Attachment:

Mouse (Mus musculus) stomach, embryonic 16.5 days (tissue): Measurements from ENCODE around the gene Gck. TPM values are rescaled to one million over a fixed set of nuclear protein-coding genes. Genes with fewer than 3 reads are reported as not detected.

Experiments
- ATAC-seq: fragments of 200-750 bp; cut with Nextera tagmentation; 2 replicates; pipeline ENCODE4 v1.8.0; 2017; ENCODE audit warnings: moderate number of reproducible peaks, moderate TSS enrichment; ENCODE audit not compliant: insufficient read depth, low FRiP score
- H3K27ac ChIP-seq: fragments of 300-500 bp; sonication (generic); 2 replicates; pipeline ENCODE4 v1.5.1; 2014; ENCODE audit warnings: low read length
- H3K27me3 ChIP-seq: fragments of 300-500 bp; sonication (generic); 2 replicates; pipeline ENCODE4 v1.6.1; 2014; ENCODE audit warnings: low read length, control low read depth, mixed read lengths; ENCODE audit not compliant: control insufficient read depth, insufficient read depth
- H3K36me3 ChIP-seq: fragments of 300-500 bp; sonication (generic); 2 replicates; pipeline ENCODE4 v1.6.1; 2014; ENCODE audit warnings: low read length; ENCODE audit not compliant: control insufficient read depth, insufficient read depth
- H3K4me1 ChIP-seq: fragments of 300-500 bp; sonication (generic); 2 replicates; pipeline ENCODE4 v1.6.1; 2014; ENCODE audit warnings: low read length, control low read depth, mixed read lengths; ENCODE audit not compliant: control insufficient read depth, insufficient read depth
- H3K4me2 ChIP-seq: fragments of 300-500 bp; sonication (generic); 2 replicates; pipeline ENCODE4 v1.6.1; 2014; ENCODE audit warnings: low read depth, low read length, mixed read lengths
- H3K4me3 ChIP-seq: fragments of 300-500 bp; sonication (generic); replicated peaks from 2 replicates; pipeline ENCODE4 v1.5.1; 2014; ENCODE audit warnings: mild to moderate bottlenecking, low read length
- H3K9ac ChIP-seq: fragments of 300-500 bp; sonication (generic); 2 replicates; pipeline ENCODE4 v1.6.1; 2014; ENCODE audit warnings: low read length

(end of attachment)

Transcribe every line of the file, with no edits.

Mouse (Mus musculus) stomach, embryonic 16.5 days (tissue): Measurements from ENCODE around the gene Gck. TPM values are rescaled to one million over a fixed set of nuclear protein-coding genes. Genes with fewer than 3 reads are reported as not detected.

Experiments
- ATAC-seq: fragments of 200-750 bp; cut with Nextera tagmentation; 2 replicates; pipeline ENCODE4 v1.8.0; 2017; ENCODE audit warnings: moderate number of reproducible peaks, moderate TSS enrichment; ENCODE audit not compliant: insufficient read depth, low FRiP score
- H3K27ac ChIP-seq: fragments of 300-500 bp; sonication (generic); 2 replicates; pipeline ENCODE4 v1.5.1; 2014; ENCODE audit warnings: low read length
- H3K27me3 ChIP-seq: fragments of 300-500 bp; sonication (generic); 2 replicates; pipeline ENCODE4 v1.6.1; 2014; ENCODE audit warnings: low read length, control low read depth, mixed read lengths; ENCODE audit not compliant: control insufficient read depth, insufficient read depth
- H3K36me3 ChIP-seq: fragments of 300-500 bp; sonication (generic); 2 replicates; pipeline ENCODE4 v1.6.1; 2014; ENCODE audit warnings: low read length; ENCODE audit not compliant: control insufficient read depth, insufficient read depth
- H3K4me1 ChIP-seq: fragments of 300-500 bp; sonication (generic); 2 replicates; pipeline ENCODE4 v1.6.1; 2014; ENCODE audit warnings: low read length, control low read depth, mixed read lengths; ENCODE audit not compliant: control insufficient read depth, insufficient read depth
- H3K4me2 ChIP-seq: fragments of 300-500 bp; sonication (generic); 2 replicates; pipeline ENCODE4 v1.6.1; 2014; ENCODE audit warnings: low read depth, low read length, mixed read lengths
- H3K4me3 ChIP-seq: fragments of 300-500 bp; sonication (generic); replicated peaks from 2 replicates; pipeline ENCODE4 v1.5.1; 2014; ENCODE audit warnings: mild to moderate bottlenecking, low read length
- H3K9ac ChIP-seq: fragments of 300-500 bp; sonication (generic); 2 replicates; pipeline ENCODE4 v1.6.1; 2014; ENCODE audit warnings: low read length